Raymarine’s Night Might
Raymarine’s new T-Series thermal-imaging cameras offer easy-to-use protection for nighttime navigation.
To make sure that marine-electronics writers took note of the direction in which its new corporate parent intends to steer it, Raymarine lit up the night sky—literally. During an evening cruise as an opener to the Fort Lauderdale International Boat Show, Raymarine ran a crew-overboard drill to demonstrate the capabilities of its new T-Series thermal night-vision cameras, technology that was originally developed for the military and commercial-thermography industry by FLIR Systems, a company that until recently wasn’t considered a household name by most sailors.
But before we get into the particulars of the product and how it integrates with Raymarine’s E-Series and G-Series navigation displays, let’s take a step back and look at how this partnership came to be in the first place, since you may not have heard the news. Back in May 2010, FLIR announced that it had acquired all of the assets of Raymarine Holdings Limited, a major player in the marine-electronics industry that was based in the United Kingdom. At first, this acquisition took some of us in the marine press by surprise; it seemed a sort of a David-and-Goliath story. Many in the industry have been covering and using Raymarine (www.raymarine.com) products during demonstrations and even on our personal boats for many years, but most regarded FLIR as a relative newcomer with a narrow-niche footprint in the marine-electronics industry. “How can this little company take over Raymarine?” I asked myself. “And why would they do it in the first place?” I got the answers to both of these questions during the demo cruise.
As it turns out, FLIR isn’t a small company. In fact, the company’s website reports that “the company has been supplying thermography and night-vision equipment to science, industry, law enforcement, and the military for over 30 years.” And as for the logic behind the acquisition, the website reports that FLIR plans to expand Raymarine’s product-line breadth by integrating thermal-imaging cameras with Raymarine’s other electronics, which include display, radar, autopilots, and instrumentation. So our cruise, then, was intended to give us an inkling of what the P.R. guys were getting at. And when they said, “The acquisition furthers FLIR’s strategy . . . by dramatically increasing its maritime-distribution network with the addition of Raymarine’s 1,000 dealer outlets and 400-plus marine original-equipment manufacturers,” the acquisition suddenly started to make a lot of sense.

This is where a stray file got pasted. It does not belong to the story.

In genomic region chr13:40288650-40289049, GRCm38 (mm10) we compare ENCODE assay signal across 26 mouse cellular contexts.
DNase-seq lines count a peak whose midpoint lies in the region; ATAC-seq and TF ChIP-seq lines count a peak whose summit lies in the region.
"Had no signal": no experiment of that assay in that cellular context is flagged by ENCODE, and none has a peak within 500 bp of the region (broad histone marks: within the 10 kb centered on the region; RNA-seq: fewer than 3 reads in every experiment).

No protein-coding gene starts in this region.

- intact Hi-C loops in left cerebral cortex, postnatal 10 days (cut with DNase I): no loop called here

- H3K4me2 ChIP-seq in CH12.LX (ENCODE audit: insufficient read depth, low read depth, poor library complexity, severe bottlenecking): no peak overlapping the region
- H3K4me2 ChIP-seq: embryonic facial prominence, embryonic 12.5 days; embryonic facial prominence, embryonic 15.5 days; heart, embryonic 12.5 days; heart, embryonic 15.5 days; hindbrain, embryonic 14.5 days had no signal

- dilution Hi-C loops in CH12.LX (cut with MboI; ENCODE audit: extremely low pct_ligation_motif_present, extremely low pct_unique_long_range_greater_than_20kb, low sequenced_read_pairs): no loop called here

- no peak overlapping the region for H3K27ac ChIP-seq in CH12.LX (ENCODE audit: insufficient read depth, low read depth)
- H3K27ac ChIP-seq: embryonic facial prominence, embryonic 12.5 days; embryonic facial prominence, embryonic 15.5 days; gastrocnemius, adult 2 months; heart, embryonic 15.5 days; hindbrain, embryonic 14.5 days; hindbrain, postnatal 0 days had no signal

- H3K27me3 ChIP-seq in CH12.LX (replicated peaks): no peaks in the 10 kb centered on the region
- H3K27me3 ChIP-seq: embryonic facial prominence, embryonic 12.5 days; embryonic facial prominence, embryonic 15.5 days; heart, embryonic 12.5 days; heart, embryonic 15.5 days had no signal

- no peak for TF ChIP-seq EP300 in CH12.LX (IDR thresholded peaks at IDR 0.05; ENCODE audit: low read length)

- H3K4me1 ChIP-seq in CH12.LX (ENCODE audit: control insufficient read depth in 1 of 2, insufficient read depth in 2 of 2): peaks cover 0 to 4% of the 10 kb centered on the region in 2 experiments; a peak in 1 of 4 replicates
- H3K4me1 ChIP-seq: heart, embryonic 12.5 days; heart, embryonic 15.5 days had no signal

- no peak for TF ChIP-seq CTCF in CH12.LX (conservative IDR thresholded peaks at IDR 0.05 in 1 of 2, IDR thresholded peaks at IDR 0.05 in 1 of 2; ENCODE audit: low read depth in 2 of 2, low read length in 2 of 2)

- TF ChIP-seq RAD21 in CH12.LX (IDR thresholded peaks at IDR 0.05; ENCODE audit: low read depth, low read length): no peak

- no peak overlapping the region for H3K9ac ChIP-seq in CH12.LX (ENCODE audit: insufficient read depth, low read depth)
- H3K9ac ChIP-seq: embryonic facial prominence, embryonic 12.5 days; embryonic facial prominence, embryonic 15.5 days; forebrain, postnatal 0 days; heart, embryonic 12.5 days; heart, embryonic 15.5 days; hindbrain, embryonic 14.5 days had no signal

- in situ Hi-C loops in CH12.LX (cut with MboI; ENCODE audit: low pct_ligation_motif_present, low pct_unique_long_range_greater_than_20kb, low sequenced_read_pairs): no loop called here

Turning our attention now to the demonstration at hand, FLIR had set up several tabletop displays of Raymarine’s E-Series widescreen displays, each taking video feeds from T400-Series cameras, which look like small R2D2 robots with two eyes, one mounted above the other. While the T300-Series cameras offer thermal (heat-sensing) night vision only from a single imaging sensor, the T400s combine thermal imaging with a high-performance low-light video camera, providing the best of both worlds for superior nighttime navigation. Thermal sees in total darkness but not through rain, while a low-light camera can see through rain when there’s some ambient light available.
This was a perfect night for such a demonstration, since it was moonless and nearly pitch black in the Intracoastal Waterway cove in which Raymarine staged this event. My first look at the E-Series widescreen clearly showed a combi-style sportfishing boat with a swimmer in the water about 30 feet abaft the swim platform. The swimmer was waving to us, and the resolution was so good that I could even see that he was wearing a life jacket—and we were a good 200 feet away from the boat and the swimmer. Without the assistance from the camera, I found it nearly impossible even to see the boat, and I couldn’t see the swimmer at all. Imagine the time- and life-saving advantages that this setup would provide in a rescue situation if a crewmember really did fall into the drink!